For Dutch GPs, fielding demands for euthanasia from assertive patients who resent the slightest reluctance on the part of their physician has become one of the more disagreeable aspects of their job.
“In the coldest weeks of last winter,” Theo Boer told me, “a doctor friend of mine was told by an elderly patient: ‘I demand to have euthanasia this week – you promised.’ The doctor replied: ‘It’s -15C outside. Take a bottle of whisky and sit in your garden and we will find you tomorrow, because I cannot accept that you make me responsible for your own suicide.’ The doctor in question, Boer said, used to perform euthanasia on around three people a year. He has now stopped altogether.
Although he supported the 2002 euthanasia law at the time, Boer now regrets that it didn’t stipulate that the patient must be competent at the time of termination, and that if possible the patient should administer the fatal dose themselves.
More say no to certain types of euthanasia requests
A category of euthanasia request that Dutch doctors commonly reject is that of a mentally ill person whose desire to die could be interpreted as a symptom of a treatable psychiatric disease.
However, proponents of this “culture of death” have created a way to link people up with doctors who will give them the drugs. A recent national case had been rejected by two doctors before using this “service.”
Family Member’s Regrets
Before the 2002 law, euthanasia was illegal but not prosecuted if a doctor consulted the family and made proper precautions. This family consultation was thrown out in the new law.
This legal nicety would become painfully significant to a middle-aged motorcycle salesman from Zwolle called Marc Veld. In the spring of last year, he began to suspect that his mother, Marijke, was planning to be euthanised, but he never got the opportunity to explain to her doctor why, in his view, her suffering was neither unbearable nor impossible to alleviate. On 9 June, the doctor phoned him and said: “I’m sorry, your mother passed away half an hour ago.”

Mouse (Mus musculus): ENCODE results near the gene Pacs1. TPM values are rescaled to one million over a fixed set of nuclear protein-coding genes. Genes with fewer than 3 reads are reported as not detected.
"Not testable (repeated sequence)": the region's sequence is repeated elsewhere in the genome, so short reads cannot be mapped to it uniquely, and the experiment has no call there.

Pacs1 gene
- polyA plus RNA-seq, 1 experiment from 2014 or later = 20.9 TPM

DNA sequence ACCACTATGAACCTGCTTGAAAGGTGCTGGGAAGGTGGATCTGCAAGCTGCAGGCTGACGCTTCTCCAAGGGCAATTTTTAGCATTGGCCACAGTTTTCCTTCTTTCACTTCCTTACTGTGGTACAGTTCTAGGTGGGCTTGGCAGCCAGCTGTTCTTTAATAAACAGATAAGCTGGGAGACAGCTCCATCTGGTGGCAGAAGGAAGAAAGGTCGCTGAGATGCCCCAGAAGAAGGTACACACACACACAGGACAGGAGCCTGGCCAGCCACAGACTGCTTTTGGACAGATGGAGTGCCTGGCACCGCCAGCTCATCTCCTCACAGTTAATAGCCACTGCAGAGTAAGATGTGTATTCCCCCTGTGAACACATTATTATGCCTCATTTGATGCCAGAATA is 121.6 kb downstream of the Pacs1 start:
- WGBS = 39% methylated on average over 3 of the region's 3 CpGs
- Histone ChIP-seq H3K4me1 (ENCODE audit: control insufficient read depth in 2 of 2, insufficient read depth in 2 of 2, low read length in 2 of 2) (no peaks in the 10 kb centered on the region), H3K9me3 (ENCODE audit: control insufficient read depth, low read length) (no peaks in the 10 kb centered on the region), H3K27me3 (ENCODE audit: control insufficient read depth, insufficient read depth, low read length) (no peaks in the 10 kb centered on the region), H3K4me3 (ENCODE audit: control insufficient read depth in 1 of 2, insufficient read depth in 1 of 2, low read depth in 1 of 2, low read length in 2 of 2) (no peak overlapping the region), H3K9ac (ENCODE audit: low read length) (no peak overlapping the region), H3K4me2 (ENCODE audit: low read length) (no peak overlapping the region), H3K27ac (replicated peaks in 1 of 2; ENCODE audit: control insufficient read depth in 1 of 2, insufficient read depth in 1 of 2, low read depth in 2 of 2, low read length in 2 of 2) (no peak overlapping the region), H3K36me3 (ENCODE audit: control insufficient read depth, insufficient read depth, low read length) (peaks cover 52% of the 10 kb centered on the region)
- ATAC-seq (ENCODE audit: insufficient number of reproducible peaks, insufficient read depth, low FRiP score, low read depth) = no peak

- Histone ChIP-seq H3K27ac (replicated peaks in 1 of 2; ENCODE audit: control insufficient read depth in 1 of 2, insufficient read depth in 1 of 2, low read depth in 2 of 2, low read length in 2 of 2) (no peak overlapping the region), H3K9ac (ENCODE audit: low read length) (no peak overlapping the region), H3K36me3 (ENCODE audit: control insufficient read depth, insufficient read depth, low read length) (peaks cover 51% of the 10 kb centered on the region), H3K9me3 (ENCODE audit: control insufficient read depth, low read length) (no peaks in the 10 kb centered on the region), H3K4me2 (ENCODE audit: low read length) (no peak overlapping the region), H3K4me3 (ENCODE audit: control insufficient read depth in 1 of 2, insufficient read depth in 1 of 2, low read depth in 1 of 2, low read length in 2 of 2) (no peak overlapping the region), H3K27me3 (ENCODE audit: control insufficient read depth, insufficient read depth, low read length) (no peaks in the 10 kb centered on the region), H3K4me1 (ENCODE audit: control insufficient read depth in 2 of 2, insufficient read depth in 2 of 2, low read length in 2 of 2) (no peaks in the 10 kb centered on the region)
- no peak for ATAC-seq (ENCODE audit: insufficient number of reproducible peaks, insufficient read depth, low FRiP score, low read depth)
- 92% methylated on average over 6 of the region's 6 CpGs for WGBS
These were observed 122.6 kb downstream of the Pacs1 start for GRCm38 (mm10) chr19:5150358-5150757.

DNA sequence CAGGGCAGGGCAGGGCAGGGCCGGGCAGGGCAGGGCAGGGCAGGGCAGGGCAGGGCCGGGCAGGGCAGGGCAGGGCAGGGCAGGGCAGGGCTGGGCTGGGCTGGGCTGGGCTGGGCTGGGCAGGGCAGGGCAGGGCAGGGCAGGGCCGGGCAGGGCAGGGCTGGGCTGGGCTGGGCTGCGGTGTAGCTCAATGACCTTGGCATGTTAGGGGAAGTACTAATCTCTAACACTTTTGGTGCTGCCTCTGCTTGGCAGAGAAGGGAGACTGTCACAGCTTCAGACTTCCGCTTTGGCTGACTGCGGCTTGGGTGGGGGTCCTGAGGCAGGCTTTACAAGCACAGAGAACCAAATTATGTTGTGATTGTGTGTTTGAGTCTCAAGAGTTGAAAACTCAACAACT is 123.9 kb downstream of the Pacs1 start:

Marc showed me a picture he had taken of Marijke in her coffin, her white hair carefully brushed and her skin glowing with the smooth, even foundation of the mortuary beautician. Between her hands was a letter Marc had put there and would be buried with her – a letter detailing his unhappiness, resentment and guilt. […]
Dutch doctors don’t euthanise people because of depression – even if the more extreme advocates of the right to die think they should. As a result, it isn’t uncommon for depressives or lonely people to emphasise a physical ailment in order to get their euthanasia request approved. […]
In Marijke’s case, the physical reason was a terminal lung disease, which, Marc told me, she both exacerbated and exaggerated. She did this by cancelling physiotherapy sessions that might have slowed its progress, bombarding her GP with complaints about shortness of breath and slumping “like a sack of potatoes” whenever he visited. “To be sure of being euthanised,” Marc said drily, “you need above all to take acting lessons.”
I can only image how gut-wretching that experience must have been.
Classism and Discrimination
Finally, I want to bring out a point that this article nails but most forget on this. Euthanasia comes from a certain class and a discriminatory view of the world.
Borne along by the ultra-rational spirit of Dutch libertarianism (the spirit that made the Netherlands a pioneer in reforming laws on drugs, sex and pornography), the Dutch euthanasia scene also exudes a strong whiff of upper-middle class entitlement.
Even though euthanasia is promoted based on autonomy, it really devalues the person for their innate nature. When we deny innate human dignity, slowly it erodes in other ways. The Dutch culture now regarding death shows us some of the bad consequences of this practice. Even the euthanasia stories where people appear happy, I can only imagine their conscience eating away from inside. The full article has even more details if you want to see them. We need to stand up to this new afront to human dignity.
UPDATE: The day I posted this, the coalition against euthanasia in Maryland (where I live) posted that a pro-euthanasia bill was about to be presented in our statehouse. This is a tragedy.